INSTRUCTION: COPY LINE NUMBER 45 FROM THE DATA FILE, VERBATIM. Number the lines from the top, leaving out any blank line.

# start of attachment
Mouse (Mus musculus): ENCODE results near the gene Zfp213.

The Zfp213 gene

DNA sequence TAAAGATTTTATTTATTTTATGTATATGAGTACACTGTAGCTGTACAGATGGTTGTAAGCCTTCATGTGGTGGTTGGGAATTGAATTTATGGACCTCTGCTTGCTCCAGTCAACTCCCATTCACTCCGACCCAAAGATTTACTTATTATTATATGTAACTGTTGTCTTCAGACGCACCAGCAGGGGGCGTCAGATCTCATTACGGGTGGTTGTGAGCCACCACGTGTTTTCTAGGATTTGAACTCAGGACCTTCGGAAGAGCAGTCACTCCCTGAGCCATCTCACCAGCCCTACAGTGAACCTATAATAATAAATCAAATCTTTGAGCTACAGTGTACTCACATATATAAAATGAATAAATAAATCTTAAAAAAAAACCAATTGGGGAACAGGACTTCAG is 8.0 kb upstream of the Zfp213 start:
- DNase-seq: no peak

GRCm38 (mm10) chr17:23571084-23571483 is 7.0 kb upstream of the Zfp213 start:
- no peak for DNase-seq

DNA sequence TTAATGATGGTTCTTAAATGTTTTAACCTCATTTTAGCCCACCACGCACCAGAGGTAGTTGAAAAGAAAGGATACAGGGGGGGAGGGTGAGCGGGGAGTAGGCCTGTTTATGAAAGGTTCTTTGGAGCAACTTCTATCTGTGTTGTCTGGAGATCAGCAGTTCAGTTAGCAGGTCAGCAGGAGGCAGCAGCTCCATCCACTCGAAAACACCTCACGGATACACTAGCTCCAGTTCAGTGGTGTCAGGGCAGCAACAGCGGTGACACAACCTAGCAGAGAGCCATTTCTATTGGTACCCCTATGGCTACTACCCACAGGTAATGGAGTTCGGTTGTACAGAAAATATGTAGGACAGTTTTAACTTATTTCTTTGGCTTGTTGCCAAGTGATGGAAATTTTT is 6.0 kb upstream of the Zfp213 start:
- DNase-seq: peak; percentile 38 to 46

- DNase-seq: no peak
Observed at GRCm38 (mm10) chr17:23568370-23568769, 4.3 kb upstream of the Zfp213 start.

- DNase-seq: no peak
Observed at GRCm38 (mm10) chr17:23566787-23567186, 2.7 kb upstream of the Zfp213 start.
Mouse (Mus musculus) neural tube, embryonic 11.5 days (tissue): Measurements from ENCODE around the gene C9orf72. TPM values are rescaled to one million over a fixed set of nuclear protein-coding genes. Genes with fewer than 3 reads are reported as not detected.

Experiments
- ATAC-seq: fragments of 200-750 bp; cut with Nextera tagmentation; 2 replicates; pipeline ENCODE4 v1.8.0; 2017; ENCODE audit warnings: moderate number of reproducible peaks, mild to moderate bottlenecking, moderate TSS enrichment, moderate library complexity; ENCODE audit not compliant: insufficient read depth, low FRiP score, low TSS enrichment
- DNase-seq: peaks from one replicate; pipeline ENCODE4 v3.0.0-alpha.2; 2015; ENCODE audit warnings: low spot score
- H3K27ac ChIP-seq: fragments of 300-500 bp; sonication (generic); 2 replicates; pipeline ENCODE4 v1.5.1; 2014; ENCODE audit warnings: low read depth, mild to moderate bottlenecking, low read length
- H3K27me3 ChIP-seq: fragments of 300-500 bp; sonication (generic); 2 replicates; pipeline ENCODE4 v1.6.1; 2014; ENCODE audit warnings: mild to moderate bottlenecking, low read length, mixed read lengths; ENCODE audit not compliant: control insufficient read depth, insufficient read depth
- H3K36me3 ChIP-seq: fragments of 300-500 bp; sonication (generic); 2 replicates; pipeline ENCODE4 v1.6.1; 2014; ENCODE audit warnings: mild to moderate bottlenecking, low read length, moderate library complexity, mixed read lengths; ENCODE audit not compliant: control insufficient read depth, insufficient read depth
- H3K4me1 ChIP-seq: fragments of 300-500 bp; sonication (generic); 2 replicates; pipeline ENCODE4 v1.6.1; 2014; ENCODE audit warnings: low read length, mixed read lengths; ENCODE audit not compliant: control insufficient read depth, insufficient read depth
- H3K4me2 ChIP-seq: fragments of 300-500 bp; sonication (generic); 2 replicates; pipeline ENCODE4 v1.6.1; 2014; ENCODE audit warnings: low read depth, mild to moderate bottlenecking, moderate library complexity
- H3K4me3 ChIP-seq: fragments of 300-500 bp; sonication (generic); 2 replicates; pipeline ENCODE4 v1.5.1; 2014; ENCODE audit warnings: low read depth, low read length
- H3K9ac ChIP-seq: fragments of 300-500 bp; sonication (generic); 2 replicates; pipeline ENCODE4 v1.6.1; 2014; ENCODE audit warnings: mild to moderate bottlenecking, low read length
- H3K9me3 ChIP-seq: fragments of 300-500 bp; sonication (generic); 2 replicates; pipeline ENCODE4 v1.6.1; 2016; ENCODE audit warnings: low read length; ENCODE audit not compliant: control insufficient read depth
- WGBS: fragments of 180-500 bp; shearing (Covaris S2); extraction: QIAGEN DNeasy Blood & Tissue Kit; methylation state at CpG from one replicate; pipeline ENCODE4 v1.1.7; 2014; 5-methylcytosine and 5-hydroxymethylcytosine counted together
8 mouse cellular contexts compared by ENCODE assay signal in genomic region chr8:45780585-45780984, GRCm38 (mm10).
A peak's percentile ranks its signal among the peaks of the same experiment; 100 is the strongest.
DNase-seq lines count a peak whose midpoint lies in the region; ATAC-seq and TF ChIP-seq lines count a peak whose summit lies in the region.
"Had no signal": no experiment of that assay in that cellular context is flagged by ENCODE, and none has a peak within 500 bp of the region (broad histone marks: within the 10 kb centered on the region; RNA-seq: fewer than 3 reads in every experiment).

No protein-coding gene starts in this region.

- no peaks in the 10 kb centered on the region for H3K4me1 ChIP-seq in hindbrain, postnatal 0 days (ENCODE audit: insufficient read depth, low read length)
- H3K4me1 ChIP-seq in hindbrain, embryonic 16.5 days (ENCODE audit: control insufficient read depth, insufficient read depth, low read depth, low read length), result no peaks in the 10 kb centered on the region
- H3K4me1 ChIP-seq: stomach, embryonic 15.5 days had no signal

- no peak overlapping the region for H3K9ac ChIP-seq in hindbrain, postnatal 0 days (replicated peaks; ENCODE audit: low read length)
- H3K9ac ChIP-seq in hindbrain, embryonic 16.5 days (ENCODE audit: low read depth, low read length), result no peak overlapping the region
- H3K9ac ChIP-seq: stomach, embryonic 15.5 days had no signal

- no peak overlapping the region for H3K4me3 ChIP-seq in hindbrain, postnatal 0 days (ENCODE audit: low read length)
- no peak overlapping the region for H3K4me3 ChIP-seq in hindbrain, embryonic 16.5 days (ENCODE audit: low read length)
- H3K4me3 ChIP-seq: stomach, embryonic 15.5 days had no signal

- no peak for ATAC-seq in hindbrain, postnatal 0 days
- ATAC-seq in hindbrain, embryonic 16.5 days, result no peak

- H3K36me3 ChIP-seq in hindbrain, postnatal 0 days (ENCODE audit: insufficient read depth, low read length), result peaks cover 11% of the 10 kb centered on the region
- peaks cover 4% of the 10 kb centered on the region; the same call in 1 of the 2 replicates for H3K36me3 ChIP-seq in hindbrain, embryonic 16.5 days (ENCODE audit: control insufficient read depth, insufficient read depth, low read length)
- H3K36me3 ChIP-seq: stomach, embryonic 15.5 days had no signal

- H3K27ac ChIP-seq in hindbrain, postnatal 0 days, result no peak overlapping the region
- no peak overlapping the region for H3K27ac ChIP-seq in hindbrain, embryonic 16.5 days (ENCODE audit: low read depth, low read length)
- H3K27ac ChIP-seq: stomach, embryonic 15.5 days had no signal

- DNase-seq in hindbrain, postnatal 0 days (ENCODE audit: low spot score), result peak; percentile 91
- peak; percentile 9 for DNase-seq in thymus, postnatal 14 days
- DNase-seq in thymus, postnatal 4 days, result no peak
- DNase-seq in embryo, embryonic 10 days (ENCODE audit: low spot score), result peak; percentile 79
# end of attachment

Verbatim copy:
- H3K27ac ChIP-seq in hindbrain, postnatal 0 days, result no peak overlapping the region